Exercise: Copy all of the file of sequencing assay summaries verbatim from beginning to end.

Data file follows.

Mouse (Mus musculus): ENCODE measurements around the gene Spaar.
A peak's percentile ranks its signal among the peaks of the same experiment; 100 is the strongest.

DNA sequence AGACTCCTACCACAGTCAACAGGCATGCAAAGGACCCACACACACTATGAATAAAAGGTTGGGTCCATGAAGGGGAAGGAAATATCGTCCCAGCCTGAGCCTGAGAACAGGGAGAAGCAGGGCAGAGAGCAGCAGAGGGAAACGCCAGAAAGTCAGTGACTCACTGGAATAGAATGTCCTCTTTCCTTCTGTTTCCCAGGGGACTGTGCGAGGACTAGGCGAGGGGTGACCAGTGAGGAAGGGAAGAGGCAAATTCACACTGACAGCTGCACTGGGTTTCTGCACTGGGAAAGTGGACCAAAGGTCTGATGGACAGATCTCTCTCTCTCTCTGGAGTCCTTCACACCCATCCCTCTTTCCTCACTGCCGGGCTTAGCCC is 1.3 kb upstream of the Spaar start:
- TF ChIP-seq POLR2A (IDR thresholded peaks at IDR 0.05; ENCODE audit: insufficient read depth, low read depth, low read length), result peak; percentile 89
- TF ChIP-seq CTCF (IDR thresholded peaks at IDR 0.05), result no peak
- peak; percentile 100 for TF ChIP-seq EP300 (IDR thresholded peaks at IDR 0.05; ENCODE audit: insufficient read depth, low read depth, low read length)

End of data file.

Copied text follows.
Mouse (Mus musculus): ENCODE measurements around the gene Spaar.
A peak's percentile ranks its signal among the peaks of the same experiment; 100 is the strongest.

DNA sequence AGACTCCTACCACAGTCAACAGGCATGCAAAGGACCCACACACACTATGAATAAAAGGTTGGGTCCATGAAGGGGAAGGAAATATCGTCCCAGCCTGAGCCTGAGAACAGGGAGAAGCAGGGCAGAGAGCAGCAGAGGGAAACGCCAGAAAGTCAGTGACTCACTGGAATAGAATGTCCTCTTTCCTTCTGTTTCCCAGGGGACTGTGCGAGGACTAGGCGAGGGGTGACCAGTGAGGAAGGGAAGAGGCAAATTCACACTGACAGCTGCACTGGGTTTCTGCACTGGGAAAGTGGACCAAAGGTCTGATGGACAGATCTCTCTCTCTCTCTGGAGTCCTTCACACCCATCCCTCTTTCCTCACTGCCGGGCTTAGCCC is 1.3 kb upstream of the Spaar start:
- TF ChIP-seq POLR2A (IDR thresholded peaks at IDR 0.05; ENCODE audit: insufficient read depth, low read depth, low read length), result peak; percentile 89
- TF ChIP-seq CTCF (IDR thresholded peaks at IDR 0.05), result no peak
- peak; percentile 100 for TF ChIP-seq EP300 (IDR thresholded peaks at IDR 0.05; ENCODE audit: insufficient read depth, low read depth, low read length)